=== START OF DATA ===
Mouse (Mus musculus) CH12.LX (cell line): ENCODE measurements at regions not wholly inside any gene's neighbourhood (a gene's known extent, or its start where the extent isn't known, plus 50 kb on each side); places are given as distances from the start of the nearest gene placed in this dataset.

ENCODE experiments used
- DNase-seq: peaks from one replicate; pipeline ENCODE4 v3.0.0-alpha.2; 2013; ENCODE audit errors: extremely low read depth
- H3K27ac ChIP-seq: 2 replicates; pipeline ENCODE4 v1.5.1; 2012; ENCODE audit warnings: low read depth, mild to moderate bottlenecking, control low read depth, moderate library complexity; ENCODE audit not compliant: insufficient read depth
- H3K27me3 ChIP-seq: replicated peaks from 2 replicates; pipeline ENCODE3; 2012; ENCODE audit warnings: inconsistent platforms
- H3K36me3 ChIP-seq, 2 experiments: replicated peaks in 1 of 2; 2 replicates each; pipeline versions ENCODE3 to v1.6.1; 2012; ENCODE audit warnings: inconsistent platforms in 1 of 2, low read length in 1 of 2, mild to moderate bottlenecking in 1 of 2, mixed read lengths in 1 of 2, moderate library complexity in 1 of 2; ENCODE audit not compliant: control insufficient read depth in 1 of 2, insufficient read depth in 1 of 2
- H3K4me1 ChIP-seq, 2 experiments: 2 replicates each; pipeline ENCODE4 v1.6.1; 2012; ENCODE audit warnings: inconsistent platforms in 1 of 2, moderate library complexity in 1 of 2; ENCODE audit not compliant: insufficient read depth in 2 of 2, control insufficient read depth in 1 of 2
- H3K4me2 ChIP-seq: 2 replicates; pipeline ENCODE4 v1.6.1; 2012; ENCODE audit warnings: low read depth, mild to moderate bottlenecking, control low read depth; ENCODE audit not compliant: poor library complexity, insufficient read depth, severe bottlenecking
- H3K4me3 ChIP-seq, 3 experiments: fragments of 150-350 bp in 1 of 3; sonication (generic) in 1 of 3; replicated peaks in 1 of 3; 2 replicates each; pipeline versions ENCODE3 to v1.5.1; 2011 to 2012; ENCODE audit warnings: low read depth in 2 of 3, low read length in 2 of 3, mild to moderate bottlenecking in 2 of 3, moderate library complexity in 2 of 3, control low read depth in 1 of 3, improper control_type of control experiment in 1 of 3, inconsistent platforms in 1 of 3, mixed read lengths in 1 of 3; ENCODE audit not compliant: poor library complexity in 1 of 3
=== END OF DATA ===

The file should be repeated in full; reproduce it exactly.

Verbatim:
Mouse (Mus musculus) CH12.LX (cell line): ENCODE measurements at regions not wholly inside any gene's neighbourhood (a gene's known extent, or its start where the extent isn't known, plus 50 kb on each side); places are given as distances from the start of the nearest gene placed in this dataset.

ENCODE experiments used
- DNase-seq: peaks from one replicate; pipeline ENCODE4 v3.0.0-alpha.2; 2013; ENCODE audit errors: extremely low read depth
- H3K27ac ChIP-seq: 2 replicates; pipeline ENCODE4 v1.5.1; 2012; ENCODE audit warnings: low read depth, mild to moderate bottlenecking, control low read depth, moderate library complexity; ENCODE audit not compliant: insufficient read depth
- H3K27me3 ChIP-seq: replicated peaks from 2 replicates; pipeline ENCODE3; 2012; ENCODE audit warnings: inconsistent platforms
- H3K36me3 ChIP-seq, 2 experiments: replicated peaks in 1 of 2; 2 replicates each; pipeline versions ENCODE3 to v1.6.1; 2012; ENCODE audit warnings: inconsistent platforms in 1 of 2, low read length in 1 of 2, mild to moderate bottlenecking in 1 of 2, mixed read lengths in 1 of 2, moderate library complexity in 1 of 2; ENCODE audit not compliant: control insufficient read depth in 1 of 2, insufficient read depth in 1 of 2
- H3K4me1 ChIP-seq, 2 experiments: 2 replicates each; pipeline ENCODE4 v1.6.1; 2012; ENCODE audit warnings: inconsistent platforms in 1 of 2, moderate library complexity in 1 of 2; ENCODE audit not compliant: insufficient read depth in 2 of 2, control insufficient read depth in 1 of 2
- H3K4me2 ChIP-seq: 2 replicates; pipeline ENCODE4 v1.6.1; 2012; ENCODE audit warnings: low read depth, mild to moderate bottlenecking, control low read depth; ENCODE audit not compliant: poor library complexity, insufficient read depth, severe bottlenecking
- H3K4me3 ChIP-seq, 3 experiments: fragments of 150-350 bp in 1 of 3; sonication (generic) in 1 of 3; replicated peaks in 1 of 3; 2 replicates each; pipeline versions ENCODE3 to v1.5.1; 2011 to 2012; ENCODE audit warnings: low read depth in 2 of 3, low read length in 2 of 3, mild to moderate bottlenecking in 2 of 3, moderate library complexity in 2 of 3, control low read depth in 1 of 3, improper control_type of control experiment in 1 of 3, inconsistent platforms in 1 of 3, mixed read lengths in 1 of 3; ENCODE audit not compliant: poor library complexity in 1 of 3